Interesting op-ed in the Washington Post by a 30-year English teacher at an Alexandria, Va. school that just spent $98 million on renovations and technologies that none of the teachers want to use.
…faculty morale is the lowest and cynicism the highest I’ve seen in
years. The problem? What a former Alexandria school superintendent
calls “technolust” — a disorder affecting publicity-obsessed school
administrators nationwide that manifests itself in an insatiable need
to acquire the latest, fastest, most exotic computer gadgets, whether
teachers and students need them or want them. Technolust is in its
advanced stages at T.C., where our administrators have made such a
fetish of technology that some of my colleagues are referring to us as
Features the required “technology is just a tool” response at the end as well.
Just two points. First, from a money standpoint, the true leaders in this discussion are the ones who are doing the job of convincing the school boards and communities who want “sexy” technologies at a high price that there are more democratic and pedagogically sound alternatives that are cheap or free and that what really turns any of this into learning is a culture that learns with technology in the first place, not just implements it. And second, read the comment by “CFoote.” (Anyone we know???)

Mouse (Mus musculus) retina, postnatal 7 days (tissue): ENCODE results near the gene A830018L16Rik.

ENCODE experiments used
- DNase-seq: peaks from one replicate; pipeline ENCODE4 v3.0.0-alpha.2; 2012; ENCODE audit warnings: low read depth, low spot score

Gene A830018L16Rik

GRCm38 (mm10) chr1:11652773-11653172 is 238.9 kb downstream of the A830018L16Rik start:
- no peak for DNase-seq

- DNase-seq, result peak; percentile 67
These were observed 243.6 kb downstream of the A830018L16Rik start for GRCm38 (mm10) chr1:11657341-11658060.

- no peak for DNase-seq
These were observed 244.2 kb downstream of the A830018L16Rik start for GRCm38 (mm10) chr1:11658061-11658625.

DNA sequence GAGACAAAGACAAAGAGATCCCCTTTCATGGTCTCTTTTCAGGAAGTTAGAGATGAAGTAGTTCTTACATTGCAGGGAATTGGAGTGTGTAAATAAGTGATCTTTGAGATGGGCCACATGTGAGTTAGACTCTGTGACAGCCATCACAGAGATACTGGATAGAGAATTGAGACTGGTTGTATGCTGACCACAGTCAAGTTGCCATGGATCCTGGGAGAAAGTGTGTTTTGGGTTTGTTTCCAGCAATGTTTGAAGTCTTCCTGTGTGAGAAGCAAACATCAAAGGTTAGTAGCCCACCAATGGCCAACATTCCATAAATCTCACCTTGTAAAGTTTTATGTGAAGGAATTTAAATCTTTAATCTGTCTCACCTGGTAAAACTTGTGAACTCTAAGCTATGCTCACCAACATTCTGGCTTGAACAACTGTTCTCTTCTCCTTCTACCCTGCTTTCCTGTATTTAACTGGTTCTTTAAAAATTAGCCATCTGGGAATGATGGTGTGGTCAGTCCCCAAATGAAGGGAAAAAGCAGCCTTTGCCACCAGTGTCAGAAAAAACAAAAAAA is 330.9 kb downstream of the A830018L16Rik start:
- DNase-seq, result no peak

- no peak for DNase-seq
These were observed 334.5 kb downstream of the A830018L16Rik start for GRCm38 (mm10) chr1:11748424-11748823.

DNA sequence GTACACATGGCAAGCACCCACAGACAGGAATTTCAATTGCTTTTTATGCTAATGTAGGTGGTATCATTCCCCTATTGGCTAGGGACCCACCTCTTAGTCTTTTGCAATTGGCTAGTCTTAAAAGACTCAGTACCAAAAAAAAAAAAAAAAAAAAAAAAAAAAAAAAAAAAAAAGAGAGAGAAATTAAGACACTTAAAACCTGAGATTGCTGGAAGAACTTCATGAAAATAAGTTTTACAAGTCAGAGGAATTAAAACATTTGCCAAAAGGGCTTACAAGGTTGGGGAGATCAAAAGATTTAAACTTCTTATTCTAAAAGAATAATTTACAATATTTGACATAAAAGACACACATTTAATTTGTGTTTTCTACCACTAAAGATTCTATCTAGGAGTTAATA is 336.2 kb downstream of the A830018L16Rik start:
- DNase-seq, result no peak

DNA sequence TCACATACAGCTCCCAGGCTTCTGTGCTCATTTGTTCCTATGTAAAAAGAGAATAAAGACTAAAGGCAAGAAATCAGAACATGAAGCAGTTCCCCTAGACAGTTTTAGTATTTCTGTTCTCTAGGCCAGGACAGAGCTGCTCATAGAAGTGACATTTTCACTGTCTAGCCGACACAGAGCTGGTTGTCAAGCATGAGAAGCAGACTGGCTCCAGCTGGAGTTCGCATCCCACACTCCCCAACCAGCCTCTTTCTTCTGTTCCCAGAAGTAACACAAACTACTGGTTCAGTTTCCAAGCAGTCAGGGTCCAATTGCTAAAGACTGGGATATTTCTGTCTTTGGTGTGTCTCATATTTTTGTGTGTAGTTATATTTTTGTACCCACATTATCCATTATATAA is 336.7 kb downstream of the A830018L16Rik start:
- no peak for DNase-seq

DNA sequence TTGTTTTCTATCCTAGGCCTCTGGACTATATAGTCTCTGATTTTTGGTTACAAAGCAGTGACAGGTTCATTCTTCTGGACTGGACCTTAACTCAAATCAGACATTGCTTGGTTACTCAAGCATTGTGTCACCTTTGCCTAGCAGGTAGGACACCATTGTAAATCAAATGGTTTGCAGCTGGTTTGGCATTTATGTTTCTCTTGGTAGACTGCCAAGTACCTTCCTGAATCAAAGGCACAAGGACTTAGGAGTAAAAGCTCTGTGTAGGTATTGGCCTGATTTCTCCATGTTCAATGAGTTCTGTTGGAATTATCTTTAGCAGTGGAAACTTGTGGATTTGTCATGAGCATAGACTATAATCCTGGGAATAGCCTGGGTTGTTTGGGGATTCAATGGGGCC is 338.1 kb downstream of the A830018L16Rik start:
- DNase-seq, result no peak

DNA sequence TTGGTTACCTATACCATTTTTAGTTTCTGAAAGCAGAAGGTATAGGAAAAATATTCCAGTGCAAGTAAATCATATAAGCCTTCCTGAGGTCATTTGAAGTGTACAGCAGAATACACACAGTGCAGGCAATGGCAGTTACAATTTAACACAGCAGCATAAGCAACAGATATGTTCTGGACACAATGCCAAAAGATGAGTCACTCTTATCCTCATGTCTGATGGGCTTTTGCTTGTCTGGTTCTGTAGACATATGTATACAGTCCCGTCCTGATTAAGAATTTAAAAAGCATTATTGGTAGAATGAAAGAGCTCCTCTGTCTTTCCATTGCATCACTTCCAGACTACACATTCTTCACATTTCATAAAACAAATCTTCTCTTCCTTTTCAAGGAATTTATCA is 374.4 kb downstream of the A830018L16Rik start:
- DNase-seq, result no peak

What saddens me most is that I see a generation of experienced teachers
(and I’ve been teaching almost as long), folding their arms, and
resisting change instead of modeling a profound fascination with how
transformative tools have become so readily available for our students.
Amen to that.